16. In so far as Byford suggests that an occupation rent may be charged notwithstanding that the trustee in bankruptcy of the bankrupt beneficiary under the trust for sale has never in any sense been excluded from the property, it was wrongly decided.   The true principle established by the case law on the circumstances in which an occupation rent might be charged has been that of ouster, ie actual or constructive exclusion of one beneficiary from occupation of the property by another.   The mere fact that one beneficiary occupies the land in question to the exclusion of the other does not give rise to any right of compensation.

17. Further, even if sections 12 to 15 of the 1996 Act do not provide exhaustively for the circumstances in which a beneficiary in occupation of property under a trust of land can be required to compensate another beneficiary under the same trust who is not in occupation and Byford was correctly decided, the question whether an occupation rent or its equivalent should be awarded is a matter of discretion where the court is free to form its own conclusion as to what is just and equitable in the light of the particular facts of the case.   On the facts of the instant case, which are distinguishable from Byford, no occupation rent should be charged.   The decision of the district judge can therefore be supported for those additional reasons.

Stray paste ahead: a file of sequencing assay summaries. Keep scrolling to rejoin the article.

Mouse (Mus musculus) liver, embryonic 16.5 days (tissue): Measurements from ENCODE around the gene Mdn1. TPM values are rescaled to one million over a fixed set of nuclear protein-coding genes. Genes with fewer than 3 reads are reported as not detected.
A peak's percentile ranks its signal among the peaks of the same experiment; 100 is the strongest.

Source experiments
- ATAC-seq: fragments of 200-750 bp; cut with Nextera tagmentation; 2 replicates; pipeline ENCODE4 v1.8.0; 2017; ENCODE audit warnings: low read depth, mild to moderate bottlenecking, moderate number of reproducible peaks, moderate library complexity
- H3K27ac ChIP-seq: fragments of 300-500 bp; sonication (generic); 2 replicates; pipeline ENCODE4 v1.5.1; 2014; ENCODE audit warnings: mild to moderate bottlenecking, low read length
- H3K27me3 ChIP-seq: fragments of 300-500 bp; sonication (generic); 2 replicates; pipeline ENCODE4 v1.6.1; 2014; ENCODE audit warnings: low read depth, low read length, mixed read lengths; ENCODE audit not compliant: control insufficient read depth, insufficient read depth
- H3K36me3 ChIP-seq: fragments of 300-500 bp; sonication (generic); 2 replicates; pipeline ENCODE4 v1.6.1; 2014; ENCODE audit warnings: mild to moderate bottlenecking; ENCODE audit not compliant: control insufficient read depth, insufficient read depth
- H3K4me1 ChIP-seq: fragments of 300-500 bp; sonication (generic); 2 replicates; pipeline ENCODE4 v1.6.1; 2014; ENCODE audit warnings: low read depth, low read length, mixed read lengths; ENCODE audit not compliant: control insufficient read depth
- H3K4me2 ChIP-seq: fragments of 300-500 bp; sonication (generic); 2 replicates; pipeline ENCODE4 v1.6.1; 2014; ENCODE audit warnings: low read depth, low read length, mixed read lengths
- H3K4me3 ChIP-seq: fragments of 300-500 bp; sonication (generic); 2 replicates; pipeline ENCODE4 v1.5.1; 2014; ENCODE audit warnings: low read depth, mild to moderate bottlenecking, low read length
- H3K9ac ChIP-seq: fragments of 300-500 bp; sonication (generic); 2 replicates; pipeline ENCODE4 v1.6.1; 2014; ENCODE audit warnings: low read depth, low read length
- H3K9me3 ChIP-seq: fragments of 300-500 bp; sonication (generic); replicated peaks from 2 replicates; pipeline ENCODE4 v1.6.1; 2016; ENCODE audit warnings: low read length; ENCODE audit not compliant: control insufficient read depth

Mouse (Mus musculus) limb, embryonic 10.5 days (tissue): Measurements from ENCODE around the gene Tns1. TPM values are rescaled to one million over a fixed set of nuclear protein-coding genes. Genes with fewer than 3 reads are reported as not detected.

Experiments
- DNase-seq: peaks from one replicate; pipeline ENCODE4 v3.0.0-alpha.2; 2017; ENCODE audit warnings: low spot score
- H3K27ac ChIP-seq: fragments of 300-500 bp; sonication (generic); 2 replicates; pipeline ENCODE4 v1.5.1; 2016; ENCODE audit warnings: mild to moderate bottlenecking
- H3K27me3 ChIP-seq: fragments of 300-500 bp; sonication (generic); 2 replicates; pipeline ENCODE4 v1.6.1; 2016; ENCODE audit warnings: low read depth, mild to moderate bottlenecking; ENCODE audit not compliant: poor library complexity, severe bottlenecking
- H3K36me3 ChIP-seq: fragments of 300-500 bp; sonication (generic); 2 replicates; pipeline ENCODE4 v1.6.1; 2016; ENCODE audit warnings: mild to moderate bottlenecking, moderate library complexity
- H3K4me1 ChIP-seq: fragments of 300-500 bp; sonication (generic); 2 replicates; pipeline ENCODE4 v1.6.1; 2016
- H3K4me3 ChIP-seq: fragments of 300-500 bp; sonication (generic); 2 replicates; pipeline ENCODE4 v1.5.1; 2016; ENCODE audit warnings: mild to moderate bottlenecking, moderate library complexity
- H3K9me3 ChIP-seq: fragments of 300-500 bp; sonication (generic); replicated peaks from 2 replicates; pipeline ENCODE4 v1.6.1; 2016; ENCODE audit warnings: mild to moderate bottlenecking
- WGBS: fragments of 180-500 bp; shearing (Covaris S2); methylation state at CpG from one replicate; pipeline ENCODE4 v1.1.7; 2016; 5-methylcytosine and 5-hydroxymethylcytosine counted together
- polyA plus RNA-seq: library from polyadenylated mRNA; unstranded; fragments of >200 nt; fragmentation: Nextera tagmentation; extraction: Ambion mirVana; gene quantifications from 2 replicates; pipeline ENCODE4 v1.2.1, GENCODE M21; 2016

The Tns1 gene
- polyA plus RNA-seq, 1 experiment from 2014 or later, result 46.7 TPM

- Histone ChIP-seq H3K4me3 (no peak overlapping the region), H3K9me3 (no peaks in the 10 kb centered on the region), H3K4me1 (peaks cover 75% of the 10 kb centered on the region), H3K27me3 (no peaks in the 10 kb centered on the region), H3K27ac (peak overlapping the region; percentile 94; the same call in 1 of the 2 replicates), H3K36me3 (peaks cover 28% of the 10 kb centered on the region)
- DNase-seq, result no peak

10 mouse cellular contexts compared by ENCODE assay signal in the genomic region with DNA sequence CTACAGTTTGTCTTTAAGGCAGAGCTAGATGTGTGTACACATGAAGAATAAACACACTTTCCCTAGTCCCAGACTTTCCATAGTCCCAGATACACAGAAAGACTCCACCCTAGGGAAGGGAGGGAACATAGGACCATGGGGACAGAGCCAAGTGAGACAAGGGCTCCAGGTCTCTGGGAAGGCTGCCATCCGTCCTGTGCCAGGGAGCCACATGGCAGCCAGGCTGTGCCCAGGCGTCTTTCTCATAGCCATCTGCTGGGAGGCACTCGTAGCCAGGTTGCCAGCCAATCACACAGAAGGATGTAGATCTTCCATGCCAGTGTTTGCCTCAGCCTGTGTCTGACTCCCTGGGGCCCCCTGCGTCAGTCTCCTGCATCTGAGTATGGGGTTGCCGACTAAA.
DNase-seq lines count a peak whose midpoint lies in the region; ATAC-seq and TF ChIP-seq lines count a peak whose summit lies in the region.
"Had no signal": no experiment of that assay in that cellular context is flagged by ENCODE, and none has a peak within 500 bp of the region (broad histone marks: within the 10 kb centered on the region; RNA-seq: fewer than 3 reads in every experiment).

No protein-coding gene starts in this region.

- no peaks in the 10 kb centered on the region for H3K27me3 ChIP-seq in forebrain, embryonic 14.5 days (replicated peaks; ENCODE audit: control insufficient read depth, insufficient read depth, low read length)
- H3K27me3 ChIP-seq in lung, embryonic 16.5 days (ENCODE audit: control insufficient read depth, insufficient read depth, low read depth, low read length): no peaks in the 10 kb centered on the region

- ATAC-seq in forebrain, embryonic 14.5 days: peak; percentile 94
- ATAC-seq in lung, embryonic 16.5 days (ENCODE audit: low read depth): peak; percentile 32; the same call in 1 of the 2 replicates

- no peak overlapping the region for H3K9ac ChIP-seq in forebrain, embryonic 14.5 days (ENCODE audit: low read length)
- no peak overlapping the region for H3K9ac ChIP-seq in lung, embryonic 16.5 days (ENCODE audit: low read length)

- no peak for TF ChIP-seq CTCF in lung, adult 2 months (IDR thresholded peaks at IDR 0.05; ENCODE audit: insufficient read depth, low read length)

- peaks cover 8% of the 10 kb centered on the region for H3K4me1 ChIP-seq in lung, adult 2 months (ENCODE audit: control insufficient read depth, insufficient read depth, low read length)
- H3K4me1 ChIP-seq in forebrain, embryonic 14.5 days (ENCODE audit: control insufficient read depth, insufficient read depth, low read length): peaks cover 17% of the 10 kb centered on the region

Conclusions
18. I do not accept that sections 12 to 15 of the 1996 Act provide an exhaustive regime for compensation for exclusion of a beneficiary from occupation of property held subject to a trust of land.   An essential prerequisite of the power to award compensation under section 13(6) is the entitlement under section 12 of the beneficiary claiming the compensation to occupy land, ie the right of that beneficiary to occupy the land at any time by reason of that interest.   What triggers the award of compensation is the exclusion or restriction of that right of occupation.   Where, as is common ground, a person such as a trustee in bankruptcy who is entitled for the benefit of the bankrupt’s creditors to an interest in possession of land subject to such a trust has no such right of occupation (and neither do the creditors), there is no scope for the operation of section 13.   I do not therefore accept that, because Mr Barcham’s trustee in bankruptcy has had no statutory right of occupation (a matter which, given the terms of section 12(2), Mr Davies readily conceded), Mrs Barcham was not liable to be charged an occupation rent (or, if one prefers so to describe it, equitable compensation) for her occupation of the property from the time that Mr Barcham’s beneficial interest in the property vested in his trustee in bankruptcy.